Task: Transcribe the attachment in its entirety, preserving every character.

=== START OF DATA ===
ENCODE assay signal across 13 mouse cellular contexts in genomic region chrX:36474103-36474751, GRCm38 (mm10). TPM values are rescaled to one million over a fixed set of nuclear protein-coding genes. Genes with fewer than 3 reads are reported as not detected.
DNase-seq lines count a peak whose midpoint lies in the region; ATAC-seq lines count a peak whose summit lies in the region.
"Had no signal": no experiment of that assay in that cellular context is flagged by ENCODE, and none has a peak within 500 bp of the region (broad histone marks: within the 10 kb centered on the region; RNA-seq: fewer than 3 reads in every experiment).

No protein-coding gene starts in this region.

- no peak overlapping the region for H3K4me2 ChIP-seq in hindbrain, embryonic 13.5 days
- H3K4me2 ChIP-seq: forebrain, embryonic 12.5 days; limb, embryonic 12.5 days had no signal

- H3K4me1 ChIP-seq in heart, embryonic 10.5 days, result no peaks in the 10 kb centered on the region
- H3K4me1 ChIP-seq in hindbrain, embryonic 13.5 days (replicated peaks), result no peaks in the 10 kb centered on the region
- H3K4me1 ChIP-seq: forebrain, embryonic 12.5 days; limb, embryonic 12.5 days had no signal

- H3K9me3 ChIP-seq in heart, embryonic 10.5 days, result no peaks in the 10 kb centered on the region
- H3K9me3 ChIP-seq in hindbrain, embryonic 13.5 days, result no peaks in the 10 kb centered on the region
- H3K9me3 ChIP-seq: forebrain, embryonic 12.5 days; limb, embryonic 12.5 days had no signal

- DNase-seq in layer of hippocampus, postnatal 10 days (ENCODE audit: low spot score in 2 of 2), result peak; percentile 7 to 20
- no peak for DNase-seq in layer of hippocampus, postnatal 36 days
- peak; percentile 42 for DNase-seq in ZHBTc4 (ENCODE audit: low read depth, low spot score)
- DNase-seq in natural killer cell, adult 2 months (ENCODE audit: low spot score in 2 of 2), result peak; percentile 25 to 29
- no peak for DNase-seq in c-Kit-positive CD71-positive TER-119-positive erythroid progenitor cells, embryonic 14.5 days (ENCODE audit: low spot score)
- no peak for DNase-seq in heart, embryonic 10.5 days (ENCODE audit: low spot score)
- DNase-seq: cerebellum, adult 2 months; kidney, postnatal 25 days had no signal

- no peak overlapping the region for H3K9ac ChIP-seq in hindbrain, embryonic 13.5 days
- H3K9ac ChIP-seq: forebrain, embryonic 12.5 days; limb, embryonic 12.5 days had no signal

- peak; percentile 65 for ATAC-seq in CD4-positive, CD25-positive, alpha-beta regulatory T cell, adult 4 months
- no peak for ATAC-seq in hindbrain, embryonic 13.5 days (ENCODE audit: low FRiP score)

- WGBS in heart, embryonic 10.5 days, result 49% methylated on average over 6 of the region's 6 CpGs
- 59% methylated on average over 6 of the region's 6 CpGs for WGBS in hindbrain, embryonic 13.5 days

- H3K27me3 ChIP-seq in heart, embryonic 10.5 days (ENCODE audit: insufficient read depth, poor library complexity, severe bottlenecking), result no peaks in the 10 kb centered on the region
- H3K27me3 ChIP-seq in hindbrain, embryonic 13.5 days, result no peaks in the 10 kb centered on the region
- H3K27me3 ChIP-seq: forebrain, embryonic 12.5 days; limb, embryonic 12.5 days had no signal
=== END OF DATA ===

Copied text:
ENCODE assay signal across 13 mouse cellular contexts in genomic region chrX:36474103-36474751, GRCm38 (mm10). TPM values are rescaled to one million over a fixed set of nuclear protein-coding genes. Genes with fewer than 3 reads are reported as not detected.
DNase-seq lines count a peak whose midpoint lies in the region; ATAC-seq lines count a peak whose summit lies in the region.
"Had no signal": no experiment of that assay in that cellular context is flagged by ENCODE, and none has a peak within 500 bp of the region (broad histone marks: within the 10 kb centered on the region; RNA-seq: fewer than 3 reads in every experiment).

No protein-coding gene starts in this region.

- no peak overlapping the region for H3K4me2 ChIP-seq in hindbrain, embryonic 13.5 days
- H3K4me2 ChIP-seq: forebrain, embryonic 12.5 days; limb, embryonic 12.5 days had no signal

- H3K4me1 ChIP-seq in heart, embryonic 10.5 days, result no peaks in the 10 kb centered on the region
- H3K4me1 ChIP-seq in hindbrain, embryonic 13.5 days (replicated peaks), result no peaks in the 10 kb centered on the region
- H3K4me1 ChIP-seq: forebrain, embryonic 12.5 days; limb, embryonic 12.5 days had no signal

- H3K9me3 ChIP-seq in heart, embryonic 10.5 days, result no peaks in the 10 kb centered on the region
- H3K9me3 ChIP-seq in hindbrain, embryonic 13.5 days, result no peaks in the 10 kb centered on the region
- H3K9me3 ChIP-seq: forebrain, embryonic 12.5 days; limb, embryonic 12.5 days had no signal

- DNase-seq in layer of hippocampus, postnatal 10 days (ENCODE audit: low spot score in 2 of 2), result peak; percentile 7 to 20
- no peak for DNase-seq in layer of hippocampus, postnatal 36 days
- peak; percentile 42 for DNase-seq in ZHBTc4 (ENCODE audit: low read depth, low spot score)
- DNase-seq in natural killer cell, adult 2 months (ENCODE audit: low spot score in 2 of 2), result peak; percentile 25 to 29
- no peak for DNase-seq in c-Kit-positive CD71-positive TER-119-positive erythroid progenitor cells, embryonic 14.5 days (ENCODE audit: low spot score)
- no peak for DNase-seq in heart, embryonic 10.5 days (ENCODE audit: low spot score)
- DNase-seq: cerebellum, adult 2 months; kidney, postnatal 25 days had no signal

- no peak overlapping the region for H3K9ac ChIP-seq in hindbrain, embryonic 13.5 days
- H3K9ac ChIP-seq: forebrain, embryonic 12.5 days; limb, embryonic 12.5 days had no signal

- peak; percentile 65 for ATAC-seq in CD4-positive, CD25-positive, alpha-beta regulatory T cell, adult 4 months
- no peak for ATAC-seq in hindbrain, embryonic 13.5 days (ENCODE audit: low FRiP score)

- WGBS in heart, embryonic 10.5 days, result 49% methylated on average over 6 of the region's 6 CpGs
- 59% methylated on average over 6 of the region's 6 CpGs for WGBS in hindbrain, embryonic 13.5 days

- H3K27me3 ChIP-seq in heart, embryonic 10.5 days (ENCODE audit: insufficient read depth, poor library complexity, severe bottlenecking), result no peaks in the 10 kb centered on the region
- H3K27me3 ChIP-seq in hindbrain, embryonic 13.5 days, result no peaks in the 10 kb centered on the region
- H3K27me3 ChIP-seq: forebrain, embryonic 12.5 days; limb, embryonic 12.5 days had no signal